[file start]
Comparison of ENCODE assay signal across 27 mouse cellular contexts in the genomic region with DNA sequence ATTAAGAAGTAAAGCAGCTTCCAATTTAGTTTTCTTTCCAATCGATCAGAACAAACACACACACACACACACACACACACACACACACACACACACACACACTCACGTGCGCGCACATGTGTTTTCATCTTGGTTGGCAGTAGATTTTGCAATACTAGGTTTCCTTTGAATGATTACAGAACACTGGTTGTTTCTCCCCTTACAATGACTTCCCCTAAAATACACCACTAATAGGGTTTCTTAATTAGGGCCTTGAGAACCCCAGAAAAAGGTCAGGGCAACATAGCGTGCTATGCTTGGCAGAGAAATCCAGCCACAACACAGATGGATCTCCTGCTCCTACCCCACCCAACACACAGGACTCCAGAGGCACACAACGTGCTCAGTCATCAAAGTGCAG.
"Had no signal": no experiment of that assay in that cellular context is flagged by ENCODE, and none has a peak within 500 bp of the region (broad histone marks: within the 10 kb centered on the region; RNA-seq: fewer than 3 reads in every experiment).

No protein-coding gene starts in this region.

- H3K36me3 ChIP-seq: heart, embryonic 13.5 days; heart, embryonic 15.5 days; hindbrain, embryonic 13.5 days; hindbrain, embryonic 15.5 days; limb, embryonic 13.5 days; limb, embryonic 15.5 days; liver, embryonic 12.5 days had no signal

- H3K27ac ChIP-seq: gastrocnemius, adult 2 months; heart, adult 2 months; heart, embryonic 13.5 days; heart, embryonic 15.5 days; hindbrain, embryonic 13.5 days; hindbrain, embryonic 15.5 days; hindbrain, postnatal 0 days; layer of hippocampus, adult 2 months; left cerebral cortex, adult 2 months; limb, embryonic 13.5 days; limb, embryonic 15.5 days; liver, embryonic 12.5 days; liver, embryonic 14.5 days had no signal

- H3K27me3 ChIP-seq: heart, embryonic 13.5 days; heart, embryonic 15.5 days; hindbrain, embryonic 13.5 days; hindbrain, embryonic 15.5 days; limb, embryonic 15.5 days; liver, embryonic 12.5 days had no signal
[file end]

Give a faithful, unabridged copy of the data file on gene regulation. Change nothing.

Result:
Comparison of ENCODE assay signal across 27 mouse cellular contexts in the genomic region with DNA sequence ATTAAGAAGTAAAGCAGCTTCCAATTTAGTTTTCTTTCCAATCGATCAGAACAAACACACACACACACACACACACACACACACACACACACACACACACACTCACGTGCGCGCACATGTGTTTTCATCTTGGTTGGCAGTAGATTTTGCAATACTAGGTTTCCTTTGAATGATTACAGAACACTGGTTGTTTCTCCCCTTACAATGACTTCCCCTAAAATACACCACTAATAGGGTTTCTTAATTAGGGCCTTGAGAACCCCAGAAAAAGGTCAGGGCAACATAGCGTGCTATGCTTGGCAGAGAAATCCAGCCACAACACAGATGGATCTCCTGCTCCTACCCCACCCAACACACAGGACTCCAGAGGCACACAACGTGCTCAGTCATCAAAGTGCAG.
"Had no signal": no experiment of that assay in that cellular context is flagged by ENCODE, and none has a peak within 500 bp of the region (broad histone marks: within the 10 kb centered on the region; RNA-seq: fewer than 3 reads in every experiment).

No protein-coding gene starts in this region.

- H3K36me3 ChIP-seq: heart, embryonic 13.5 days; heart, embryonic 15.5 days; hindbrain, embryonic 13.5 days; hindbrain, embryonic 15.5 days; limb, embryonic 13.5 days; limb, embryonic 15.5 days; liver, embryonic 12.5 days had no signal

- H3K27ac ChIP-seq: gastrocnemius, adult 2 months; heart, adult 2 months; heart, embryonic 13.5 days; heart, embryonic 15.5 days; hindbrain, embryonic 13.5 days; hindbrain, embryonic 15.5 days; hindbrain, postnatal 0 days; layer of hippocampus, adult 2 months; left cerebral cortex, adult 2 months; limb, embryonic 13.5 days; limb, embryonic 15.5 days; liver, embryonic 12.5 days; liver, embryonic 14.5 days had no signal

- H3K27me3 ChIP-seq: heart, embryonic 13.5 days; heart, embryonic 15.5 days; hindbrain, embryonic 13.5 days; hindbrain, embryonic 15.5 days; limb, embryonic 15.5 days; liver, embryonic 12.5 days had no signal